However, North Korea’s state-run media outlet, Korean Central News Agency (KCNA), confirmed on Wednesday that the launch had been a failure. The second stage of the rocket reportedly failed to start properly, resulting in a crash in the Yellow Sea along with the reconnaissance satellite. Kim Yo-jong, the sister of North Korean leader Kim Jong-un, said Thursday that another satellite would be launched in the “near future.”

The attempt to place a satellite in orbit was by no means unexpected. Pyongyang notified the International Maritime Organization as well as Japan of its plans beforehand, providing a window of May 31 and June 11. It also came shortly after South Korea conducted its own satellite launch on May 25, firing its rocket called Nuri, which carried a payload of eight satellites.

Pyongyang’s announcement of its plans drew condemnations from Washington and its allies which claimed the launch violated UN Security Council resolutions as the technology involved was similar to that of long-range ballistic missiles. Prior to Wednesday, North Korea most recently fired a Hwasong-18 intercontinental ballistic missile on April 13.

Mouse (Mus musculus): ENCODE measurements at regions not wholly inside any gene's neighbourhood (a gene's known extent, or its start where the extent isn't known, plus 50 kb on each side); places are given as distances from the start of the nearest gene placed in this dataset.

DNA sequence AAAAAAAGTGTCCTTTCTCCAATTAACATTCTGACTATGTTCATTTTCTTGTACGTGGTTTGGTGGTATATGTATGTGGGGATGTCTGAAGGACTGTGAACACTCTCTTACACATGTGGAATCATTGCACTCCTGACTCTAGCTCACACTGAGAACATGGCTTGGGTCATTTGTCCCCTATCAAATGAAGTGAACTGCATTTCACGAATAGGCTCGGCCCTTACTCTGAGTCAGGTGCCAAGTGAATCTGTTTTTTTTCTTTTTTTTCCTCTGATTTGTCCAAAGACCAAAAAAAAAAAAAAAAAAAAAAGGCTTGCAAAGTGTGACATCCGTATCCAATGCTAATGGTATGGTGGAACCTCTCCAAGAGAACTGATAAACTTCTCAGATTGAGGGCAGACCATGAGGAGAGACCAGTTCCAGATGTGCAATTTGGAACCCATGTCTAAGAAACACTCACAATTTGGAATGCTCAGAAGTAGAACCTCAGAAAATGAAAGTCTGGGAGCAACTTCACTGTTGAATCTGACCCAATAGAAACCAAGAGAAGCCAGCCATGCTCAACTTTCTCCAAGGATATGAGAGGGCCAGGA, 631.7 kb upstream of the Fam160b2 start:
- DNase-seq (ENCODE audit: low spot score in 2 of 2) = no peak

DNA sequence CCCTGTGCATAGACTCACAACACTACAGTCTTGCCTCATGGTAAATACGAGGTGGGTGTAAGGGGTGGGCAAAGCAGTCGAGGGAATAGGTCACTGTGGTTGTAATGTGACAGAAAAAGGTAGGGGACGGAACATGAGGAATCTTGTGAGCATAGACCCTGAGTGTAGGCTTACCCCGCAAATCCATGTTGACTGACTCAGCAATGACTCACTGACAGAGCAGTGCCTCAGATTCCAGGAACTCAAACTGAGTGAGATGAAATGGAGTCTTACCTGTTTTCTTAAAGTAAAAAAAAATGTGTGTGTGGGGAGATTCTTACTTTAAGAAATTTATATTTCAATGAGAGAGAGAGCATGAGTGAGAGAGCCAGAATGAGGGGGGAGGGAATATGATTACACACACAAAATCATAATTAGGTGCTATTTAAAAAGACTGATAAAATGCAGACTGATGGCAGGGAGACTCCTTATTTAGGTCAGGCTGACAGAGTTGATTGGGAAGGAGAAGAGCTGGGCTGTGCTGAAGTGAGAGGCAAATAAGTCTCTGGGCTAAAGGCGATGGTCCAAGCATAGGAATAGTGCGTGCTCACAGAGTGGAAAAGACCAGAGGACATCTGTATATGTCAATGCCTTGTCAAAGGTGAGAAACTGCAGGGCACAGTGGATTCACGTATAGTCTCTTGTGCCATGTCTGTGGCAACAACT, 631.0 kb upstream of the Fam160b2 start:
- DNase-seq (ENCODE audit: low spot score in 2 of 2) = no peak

Following Wednesday’s rocket flight, Washington led a chorus of condemnations. The spokesman for the US National Security Council, Adam Hodge, declared, “The United States strongly condemns the Democratic People’s Republic of Korea for its launch using ballistic missile technology, which is a brazen violation of multiple UN Security Council resolutions, raises tensions, and risks destabilizing the security situation in the region and beyond.”